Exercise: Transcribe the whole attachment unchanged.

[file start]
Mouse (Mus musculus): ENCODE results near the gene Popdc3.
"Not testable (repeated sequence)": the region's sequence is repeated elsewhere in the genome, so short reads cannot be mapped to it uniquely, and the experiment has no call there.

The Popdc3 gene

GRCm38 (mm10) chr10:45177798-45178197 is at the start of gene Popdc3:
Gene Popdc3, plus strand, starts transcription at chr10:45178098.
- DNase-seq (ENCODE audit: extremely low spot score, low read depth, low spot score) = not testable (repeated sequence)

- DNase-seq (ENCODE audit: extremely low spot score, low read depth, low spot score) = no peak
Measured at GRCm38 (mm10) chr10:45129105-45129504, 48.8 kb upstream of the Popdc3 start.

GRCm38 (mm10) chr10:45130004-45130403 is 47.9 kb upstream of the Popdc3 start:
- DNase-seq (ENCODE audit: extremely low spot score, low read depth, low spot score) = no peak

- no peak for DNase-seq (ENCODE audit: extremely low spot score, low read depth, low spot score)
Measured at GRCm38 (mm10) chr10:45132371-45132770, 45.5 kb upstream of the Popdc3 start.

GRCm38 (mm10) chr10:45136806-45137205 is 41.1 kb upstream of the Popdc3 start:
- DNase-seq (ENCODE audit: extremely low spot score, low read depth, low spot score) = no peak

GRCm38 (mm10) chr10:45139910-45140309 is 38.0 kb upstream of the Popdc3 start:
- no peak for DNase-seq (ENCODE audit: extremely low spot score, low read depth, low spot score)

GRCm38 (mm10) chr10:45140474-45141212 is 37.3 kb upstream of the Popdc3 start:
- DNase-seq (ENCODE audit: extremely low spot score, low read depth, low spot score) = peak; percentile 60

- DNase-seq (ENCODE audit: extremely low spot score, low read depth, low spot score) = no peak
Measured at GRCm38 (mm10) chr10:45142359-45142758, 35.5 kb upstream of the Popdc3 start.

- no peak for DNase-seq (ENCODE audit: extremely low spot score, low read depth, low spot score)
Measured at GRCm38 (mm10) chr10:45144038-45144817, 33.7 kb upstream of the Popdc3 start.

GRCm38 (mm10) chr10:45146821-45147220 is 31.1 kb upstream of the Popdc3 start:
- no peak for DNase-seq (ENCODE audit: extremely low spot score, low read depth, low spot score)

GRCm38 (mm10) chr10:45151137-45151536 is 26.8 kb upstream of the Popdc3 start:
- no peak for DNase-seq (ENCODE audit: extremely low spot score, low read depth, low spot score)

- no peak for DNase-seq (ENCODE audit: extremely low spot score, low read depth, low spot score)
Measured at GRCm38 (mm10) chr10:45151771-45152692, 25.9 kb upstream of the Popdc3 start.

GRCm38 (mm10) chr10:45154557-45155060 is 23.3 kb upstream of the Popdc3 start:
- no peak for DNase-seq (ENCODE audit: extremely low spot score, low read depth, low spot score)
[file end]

Mouse (Mus musculus): ENCODE results near the gene Popdc3.
"Not testable (repeated sequence)": the region's sequence is repeated elsewhere in the genome, so short reads cannot be mapped to it uniquely, and the experiment has no call there.

The Popdc3 gene

GRCm38 (mm10) chr10:45177798-45178197 is at the start of gene Popdc3:
Gene Popdc3, plus strand, starts transcription at chr10:45178098.
- DNase-seq (ENCODE audit: extremely low spot score, low read depth, low spot score) = not testable (repeated sequence)

- DNase-seq (ENCODE audit: extremely low spot score, low read depth, low spot score) = no peak
Measured at GRCm38 (mm10) chr10:45129105-45129504, 48.8 kb upstream of the Popdc3 start.

GRCm38 (mm10) chr10:45130004-45130403 is 47.9 kb upstream of the Popdc3 start:
- DNase-seq (ENCODE audit: extremely low spot score, low read depth, low spot score) = no peak

- no peak for DNase-seq (ENCODE audit: extremely low spot score, low read depth, low spot score)
Measured at GRCm38 (mm10) chr10:45132371-45132770, 45.5 kb upstream of the Popdc3 start.

GRCm38 (mm10) chr10:45136806-45137205 is 41.1 kb upstream of the Popdc3 start:
- DNase-seq (ENCODE audit: extremely low spot score, low read depth, low spot score) = no peak

GRCm38 (mm10) chr10:45139910-45140309 is 38.0 kb upstream of the Popdc3 start:
- no peak for DNase-seq (ENCODE audit: extremely low spot score, low read depth, low spot score)

GRCm38 (mm10) chr10:45140474-45141212 is 37.3 kb upstream of the Popdc3 start:
- DNase-seq (ENCODE audit: extremely low spot score, low read depth, low spot score) = peak; percentile 60

- DNase-seq (ENCODE audit: extremely low spot score, low read depth, low spot score) = no peak
Measured at GRCm38 (mm10) chr10:45142359-45142758, 35.5 kb upstream of the Popdc3 start.

- no peak for DNase-seq (ENCODE audit: extremely low spot score, low read depth, low spot score)
Measured at GRCm38 (mm10) chr10:45144038-45144817, 33.7 kb upstream of the Popdc3 start.

GRCm38 (mm10) chr10:45146821-45147220 is 31.1 kb upstream of the Popdc3 start:
- no peak for DNase-seq (ENCODE audit: extremely low spot score, low read depth, low spot score)

GRCm38 (mm10) chr10:45151137-45151536 is 26.8 kb upstream of the Popdc3 start:
- no peak for DNase-seq (ENCODE audit: extremely low spot score, low read depth, low spot score)

- no peak for DNase-seq (ENCODE audit: extremely low spot score, low read depth, low spot score)
Measured at GRCm38 (mm10) chr10:45151771-45152692, 25.9 kb upstream of the Popdc3 start.

GRCm38 (mm10) chr10:45154557-45155060 is 23.3 kb upstream of the Popdc3 start:
- no peak for DNase-seq (ENCODE audit: extremely low spot score, low read depth, low spot score)